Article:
(This column was first published in the October 25, 1999 Buffalo News.)

    Last week was, I have been told, National Raven Week.

    I have no idea who comes up with these designations and, in fact, I suspect that this particular week is somehow designed to be self-serving. That it just happens to come up shortly after the publication of Bernd Heinrich's wonderful new book, The Mind of the Raven, may have something to do with it.

    Whatever the reason, National Raven Week gives me the opportunity to tell about my raven encounter.

    Before I share that story, however, I note here that this is the time of year when, according to retired St. Bonaventure ornithologist Steve Eaton, ravens are most often seen in Western New York. At this season these normally reclusive birds occasionally venture out of their usual deep woods isolation in Allegany State Park to scavenge the remains of butchered deer carcasses left by hunters.

    Back to my raven adventure.

    About ten years ago my wife and I joined my brother and our children for a family reunion in the Rocky Mountains west of Denver. We spent a week in a mountain lodge at Keystone. It was a week almost exclusively devoted to cooking, eating and screaming grandchildren. I avoided two of those three activities -- you can easily guess which -- by wandering out on my own to look for birds.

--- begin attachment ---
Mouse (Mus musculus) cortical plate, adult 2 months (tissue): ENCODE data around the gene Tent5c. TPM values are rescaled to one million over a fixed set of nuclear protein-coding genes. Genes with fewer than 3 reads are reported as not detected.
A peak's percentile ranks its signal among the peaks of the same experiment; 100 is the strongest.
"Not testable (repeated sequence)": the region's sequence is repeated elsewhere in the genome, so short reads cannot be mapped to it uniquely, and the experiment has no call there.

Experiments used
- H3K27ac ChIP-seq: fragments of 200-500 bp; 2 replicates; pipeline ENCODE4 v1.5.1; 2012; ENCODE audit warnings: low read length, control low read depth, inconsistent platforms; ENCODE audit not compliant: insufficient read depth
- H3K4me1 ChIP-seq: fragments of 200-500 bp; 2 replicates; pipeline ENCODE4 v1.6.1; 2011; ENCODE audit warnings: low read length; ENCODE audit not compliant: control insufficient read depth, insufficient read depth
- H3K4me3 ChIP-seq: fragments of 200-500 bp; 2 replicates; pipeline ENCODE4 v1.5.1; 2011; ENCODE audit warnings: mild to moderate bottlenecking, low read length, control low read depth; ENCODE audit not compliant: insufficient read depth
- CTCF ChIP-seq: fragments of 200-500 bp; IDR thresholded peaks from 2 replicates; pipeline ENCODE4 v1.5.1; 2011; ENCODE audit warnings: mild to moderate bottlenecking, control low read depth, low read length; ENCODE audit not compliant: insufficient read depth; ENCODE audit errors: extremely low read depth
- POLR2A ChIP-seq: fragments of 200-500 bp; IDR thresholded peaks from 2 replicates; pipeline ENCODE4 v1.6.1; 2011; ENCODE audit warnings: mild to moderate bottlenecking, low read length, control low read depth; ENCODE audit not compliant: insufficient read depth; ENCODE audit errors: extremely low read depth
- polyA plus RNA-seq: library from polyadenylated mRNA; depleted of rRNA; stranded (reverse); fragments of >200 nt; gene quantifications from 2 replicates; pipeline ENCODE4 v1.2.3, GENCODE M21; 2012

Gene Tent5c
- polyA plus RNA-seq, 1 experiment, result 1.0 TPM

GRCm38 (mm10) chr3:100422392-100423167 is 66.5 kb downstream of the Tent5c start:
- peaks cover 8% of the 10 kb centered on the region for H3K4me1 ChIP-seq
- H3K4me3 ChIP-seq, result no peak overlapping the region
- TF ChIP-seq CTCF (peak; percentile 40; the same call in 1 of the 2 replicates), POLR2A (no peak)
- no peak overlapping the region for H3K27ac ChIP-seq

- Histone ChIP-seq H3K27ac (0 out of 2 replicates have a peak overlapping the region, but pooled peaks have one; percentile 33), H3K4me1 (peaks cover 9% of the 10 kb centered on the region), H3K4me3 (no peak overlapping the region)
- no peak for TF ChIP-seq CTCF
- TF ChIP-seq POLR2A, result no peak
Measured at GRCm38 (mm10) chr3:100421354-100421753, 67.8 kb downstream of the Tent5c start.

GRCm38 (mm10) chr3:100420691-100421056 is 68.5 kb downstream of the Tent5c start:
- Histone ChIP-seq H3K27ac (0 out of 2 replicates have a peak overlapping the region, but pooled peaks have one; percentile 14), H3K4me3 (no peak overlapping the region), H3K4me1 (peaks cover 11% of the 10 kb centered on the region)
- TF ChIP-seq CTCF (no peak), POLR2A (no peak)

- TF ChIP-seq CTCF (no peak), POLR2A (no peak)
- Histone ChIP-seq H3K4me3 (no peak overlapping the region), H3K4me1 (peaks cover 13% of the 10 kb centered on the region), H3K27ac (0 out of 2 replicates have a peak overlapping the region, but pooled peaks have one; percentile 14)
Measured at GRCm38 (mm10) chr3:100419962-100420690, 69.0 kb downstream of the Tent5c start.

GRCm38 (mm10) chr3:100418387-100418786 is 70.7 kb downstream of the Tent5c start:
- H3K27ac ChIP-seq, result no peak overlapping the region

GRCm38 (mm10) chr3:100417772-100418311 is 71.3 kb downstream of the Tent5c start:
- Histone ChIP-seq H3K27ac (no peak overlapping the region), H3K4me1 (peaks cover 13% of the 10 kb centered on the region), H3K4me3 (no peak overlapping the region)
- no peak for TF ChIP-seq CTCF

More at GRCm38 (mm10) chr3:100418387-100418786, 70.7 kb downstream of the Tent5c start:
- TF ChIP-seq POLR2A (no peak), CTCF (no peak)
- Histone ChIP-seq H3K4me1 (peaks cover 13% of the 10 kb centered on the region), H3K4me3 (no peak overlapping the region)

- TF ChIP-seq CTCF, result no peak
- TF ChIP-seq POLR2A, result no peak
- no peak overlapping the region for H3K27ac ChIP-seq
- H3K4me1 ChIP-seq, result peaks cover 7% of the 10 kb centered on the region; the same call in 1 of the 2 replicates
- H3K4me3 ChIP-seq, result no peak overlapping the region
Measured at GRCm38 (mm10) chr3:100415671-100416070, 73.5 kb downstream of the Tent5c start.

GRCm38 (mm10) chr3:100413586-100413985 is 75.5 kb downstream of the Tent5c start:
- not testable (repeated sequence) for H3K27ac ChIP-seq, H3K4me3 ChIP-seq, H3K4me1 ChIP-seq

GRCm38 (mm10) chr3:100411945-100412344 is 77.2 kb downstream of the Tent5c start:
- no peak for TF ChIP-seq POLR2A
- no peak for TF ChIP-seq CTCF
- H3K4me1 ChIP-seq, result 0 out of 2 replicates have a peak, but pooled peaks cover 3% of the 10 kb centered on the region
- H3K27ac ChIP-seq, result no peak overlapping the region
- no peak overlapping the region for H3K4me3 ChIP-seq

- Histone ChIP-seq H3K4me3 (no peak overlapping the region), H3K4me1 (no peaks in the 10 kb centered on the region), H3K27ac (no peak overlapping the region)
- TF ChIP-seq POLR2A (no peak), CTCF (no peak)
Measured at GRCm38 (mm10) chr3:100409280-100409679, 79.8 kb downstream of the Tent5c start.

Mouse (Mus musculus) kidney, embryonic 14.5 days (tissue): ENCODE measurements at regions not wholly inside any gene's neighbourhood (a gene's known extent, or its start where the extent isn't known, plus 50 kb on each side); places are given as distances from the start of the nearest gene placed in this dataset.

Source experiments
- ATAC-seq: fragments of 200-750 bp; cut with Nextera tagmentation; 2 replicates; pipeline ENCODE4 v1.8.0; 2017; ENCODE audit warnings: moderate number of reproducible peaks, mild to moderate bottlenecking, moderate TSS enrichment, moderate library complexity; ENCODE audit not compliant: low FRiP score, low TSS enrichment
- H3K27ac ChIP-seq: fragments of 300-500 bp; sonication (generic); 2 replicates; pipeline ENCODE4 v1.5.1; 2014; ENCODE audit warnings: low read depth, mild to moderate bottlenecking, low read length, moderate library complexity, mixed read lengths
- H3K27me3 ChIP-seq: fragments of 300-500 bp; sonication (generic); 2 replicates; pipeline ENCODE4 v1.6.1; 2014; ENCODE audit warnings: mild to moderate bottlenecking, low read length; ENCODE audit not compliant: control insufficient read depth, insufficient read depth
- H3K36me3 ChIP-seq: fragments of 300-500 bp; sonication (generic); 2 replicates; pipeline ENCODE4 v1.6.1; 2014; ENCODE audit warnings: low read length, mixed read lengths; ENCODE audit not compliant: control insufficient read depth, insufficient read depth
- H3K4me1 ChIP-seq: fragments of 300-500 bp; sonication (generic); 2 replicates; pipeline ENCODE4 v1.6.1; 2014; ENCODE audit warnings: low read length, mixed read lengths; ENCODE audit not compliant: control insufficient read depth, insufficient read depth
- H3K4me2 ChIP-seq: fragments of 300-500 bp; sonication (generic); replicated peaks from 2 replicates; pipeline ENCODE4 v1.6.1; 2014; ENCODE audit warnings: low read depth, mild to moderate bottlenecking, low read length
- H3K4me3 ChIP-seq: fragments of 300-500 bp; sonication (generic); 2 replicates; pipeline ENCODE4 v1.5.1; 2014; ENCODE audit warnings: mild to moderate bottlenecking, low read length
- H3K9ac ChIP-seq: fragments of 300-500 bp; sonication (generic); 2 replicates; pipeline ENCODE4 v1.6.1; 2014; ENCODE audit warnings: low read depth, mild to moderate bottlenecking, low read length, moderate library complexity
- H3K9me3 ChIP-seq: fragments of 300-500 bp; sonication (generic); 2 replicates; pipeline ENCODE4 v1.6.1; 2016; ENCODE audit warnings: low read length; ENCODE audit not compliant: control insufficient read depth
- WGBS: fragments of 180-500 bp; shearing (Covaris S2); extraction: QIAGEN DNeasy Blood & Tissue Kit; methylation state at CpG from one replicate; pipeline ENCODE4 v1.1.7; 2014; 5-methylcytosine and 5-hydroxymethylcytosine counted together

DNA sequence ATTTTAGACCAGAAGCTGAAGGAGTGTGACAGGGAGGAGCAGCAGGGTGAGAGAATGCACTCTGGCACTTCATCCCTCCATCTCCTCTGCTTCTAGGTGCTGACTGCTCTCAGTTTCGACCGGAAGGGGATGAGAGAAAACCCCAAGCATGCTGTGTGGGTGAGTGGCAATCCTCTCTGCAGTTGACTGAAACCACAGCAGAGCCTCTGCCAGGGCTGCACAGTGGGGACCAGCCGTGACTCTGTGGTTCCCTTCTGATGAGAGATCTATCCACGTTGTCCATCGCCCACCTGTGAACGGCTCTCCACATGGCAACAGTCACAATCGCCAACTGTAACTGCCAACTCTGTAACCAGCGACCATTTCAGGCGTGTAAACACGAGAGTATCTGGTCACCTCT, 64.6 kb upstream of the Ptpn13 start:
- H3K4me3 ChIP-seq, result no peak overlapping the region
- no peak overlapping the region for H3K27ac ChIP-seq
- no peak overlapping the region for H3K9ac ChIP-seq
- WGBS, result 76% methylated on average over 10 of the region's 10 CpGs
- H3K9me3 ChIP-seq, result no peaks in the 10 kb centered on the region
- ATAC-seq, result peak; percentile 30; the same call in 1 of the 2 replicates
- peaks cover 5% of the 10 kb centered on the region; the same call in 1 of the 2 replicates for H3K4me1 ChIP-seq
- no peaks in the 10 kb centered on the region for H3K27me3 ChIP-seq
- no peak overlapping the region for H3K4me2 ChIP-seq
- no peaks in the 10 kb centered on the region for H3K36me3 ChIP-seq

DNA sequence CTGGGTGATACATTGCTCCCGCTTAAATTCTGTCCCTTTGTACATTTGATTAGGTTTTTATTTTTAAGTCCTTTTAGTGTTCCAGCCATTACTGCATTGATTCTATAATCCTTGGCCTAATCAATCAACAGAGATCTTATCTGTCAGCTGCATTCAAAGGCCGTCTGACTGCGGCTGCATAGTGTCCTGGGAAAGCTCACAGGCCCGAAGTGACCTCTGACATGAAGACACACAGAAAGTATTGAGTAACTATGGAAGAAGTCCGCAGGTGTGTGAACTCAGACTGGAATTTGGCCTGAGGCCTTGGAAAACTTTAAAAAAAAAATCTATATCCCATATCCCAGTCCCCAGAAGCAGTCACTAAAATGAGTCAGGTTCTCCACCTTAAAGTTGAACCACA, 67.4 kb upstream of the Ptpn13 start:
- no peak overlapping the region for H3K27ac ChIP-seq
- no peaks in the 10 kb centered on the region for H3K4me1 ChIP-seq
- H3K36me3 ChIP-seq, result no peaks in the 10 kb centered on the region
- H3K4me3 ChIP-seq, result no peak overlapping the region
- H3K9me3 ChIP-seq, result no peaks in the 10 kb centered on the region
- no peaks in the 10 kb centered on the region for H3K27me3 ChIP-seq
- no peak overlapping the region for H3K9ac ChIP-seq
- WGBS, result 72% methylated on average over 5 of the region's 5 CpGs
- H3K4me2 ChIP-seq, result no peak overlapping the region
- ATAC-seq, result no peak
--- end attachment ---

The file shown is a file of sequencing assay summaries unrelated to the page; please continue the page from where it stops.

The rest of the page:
Most of those hikes provided me with pleasant experiences in country largely new to me. I added several birds to my life list: among them a dipper, that remarkable semi-aquatic bird that dashes in and out of turbulent streams, and a lesser goldfinch, an even more beautiful, miniature cousin of our eastern species.

    But I was particularly interested in seeking out those rare grouse of the high mountains -- ptarmigans. These birds are a tough find. In winter they are almost pure white to match the snow and in summer they molt into plumage so similar to that of the thin vegetation of the high country that they are nearly impossible to pick out.

    A guide to the region indicated that the 12,000 foot Loveland Pass was a good place to look for ptarmigans so I drove there early one morning in hopes of spotting them.

    I parked at the pass and hiked up a steep trail. There were no trees and the views in the early morning sunlight were spectacular. But I spent most of my time focusing binoculars on the low shrubbery looking for ptarmigan.

    Suddenly I was startled by the hoarse cruck of a raven. I turned and there he was, almost within reach. He was easily distinguished from his crow cousins by his call, his larger size and his even more outsized bill. How remarkable, I remember thinking. I have never, before or after that time, seen a raven other than in the distance, yet here was this big bird strutting among the rocks a dozen feet away.

    I watched him for several minutes. All that time he circled around me maintaining that same minimum distance. What in the world was he doing?

    After enjoying several minutes of this odd two-step I climbed on up the trail to continue my fruitless search for those mountain grouse. Not only did I have no luck but I found as I turned back toward the car that I had lost my glasses. I searched everywhere for them and I even went back to the lodge, gathered the family and returned to have them help me scour that hillside. No luck.

    Finally I realized where those glasses went.

    Somewhere high in the Rockies is a raven's nest adorned with bifocal picture windows.-- Gerry Rising